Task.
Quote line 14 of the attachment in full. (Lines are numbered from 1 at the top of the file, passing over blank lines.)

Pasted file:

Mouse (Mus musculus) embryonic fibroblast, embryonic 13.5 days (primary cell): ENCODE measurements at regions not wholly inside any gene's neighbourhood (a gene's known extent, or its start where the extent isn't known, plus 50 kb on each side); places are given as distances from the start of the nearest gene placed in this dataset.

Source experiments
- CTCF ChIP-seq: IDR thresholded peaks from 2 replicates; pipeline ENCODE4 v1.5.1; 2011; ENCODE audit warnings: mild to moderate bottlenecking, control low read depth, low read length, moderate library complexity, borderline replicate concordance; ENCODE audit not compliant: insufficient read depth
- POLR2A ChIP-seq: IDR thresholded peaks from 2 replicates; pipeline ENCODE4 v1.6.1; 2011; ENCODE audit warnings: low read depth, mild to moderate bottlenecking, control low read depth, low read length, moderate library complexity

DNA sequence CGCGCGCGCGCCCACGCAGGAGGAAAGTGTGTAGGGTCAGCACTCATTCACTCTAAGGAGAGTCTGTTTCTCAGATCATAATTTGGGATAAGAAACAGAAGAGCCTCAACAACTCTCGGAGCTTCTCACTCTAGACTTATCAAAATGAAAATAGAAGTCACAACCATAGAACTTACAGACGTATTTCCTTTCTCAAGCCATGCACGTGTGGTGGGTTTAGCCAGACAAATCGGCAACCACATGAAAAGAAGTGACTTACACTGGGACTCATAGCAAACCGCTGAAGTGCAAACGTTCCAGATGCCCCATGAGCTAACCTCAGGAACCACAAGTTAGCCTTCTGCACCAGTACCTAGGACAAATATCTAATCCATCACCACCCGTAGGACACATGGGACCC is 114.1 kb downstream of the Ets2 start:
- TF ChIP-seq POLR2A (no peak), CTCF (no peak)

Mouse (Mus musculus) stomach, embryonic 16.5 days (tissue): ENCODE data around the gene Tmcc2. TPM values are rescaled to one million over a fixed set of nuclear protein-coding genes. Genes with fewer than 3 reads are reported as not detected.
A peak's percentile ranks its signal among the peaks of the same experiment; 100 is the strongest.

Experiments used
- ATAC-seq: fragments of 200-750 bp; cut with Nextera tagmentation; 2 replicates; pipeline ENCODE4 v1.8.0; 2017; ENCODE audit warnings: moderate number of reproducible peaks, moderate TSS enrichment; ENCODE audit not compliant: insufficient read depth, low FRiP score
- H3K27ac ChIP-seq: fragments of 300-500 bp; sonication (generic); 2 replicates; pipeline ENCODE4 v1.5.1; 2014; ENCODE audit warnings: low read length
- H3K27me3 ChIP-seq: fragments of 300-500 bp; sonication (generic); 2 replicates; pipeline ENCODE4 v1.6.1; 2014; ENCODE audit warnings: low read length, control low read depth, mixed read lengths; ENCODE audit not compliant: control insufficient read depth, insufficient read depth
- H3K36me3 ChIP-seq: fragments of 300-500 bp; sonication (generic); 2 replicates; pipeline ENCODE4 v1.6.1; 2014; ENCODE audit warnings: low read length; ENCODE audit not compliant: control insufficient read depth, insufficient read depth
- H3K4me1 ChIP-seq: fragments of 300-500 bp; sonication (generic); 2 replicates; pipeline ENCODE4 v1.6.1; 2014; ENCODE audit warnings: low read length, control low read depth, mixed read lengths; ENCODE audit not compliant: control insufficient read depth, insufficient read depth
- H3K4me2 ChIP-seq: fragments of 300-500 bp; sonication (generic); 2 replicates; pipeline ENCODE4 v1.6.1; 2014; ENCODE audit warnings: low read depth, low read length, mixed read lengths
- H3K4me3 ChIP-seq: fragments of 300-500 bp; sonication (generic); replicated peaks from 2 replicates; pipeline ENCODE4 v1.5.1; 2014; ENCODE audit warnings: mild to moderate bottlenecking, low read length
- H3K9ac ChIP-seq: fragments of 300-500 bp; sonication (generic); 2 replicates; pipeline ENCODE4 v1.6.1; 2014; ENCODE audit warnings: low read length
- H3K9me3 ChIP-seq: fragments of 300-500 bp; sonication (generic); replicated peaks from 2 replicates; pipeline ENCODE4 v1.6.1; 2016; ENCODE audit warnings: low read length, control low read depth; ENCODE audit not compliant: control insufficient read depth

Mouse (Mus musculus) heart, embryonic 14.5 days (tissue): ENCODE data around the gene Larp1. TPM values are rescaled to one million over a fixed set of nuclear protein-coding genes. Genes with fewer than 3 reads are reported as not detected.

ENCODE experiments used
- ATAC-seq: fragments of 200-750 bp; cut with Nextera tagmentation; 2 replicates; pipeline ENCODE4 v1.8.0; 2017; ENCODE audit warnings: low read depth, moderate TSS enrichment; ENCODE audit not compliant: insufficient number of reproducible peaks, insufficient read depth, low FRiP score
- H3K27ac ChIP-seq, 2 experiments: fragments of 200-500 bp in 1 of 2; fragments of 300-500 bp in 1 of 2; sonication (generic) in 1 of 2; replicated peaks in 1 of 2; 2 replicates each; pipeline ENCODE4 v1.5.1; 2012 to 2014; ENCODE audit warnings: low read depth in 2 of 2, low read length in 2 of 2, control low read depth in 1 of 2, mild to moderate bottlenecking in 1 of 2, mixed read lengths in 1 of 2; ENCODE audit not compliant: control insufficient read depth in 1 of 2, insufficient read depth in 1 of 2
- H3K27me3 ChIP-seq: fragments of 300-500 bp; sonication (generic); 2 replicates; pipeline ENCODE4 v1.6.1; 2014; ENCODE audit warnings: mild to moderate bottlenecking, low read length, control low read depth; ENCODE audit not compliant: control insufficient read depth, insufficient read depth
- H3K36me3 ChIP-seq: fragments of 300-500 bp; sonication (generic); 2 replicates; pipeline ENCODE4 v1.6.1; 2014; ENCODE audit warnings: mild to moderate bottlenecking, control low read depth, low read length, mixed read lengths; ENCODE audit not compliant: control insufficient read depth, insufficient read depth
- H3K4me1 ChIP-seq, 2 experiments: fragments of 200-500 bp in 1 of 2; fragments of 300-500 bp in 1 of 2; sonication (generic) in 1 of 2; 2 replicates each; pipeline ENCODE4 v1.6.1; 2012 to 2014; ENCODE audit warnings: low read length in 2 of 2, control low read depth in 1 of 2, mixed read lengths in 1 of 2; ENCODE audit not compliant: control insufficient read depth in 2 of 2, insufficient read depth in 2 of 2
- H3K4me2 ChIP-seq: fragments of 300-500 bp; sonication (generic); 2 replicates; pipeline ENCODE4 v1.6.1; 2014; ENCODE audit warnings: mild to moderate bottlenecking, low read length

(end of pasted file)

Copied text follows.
- H3K4me1 ChIP-seq: fragments of 300-500 bp; sonication (generic); 2 replicates; pipeline ENCODE4 v1.6.1; 2014; ENCODE audit warnings: low read length, control low read depth, mixed read lengths; ENCODE audit not compliant: control insufficient read depth, insufficient read depth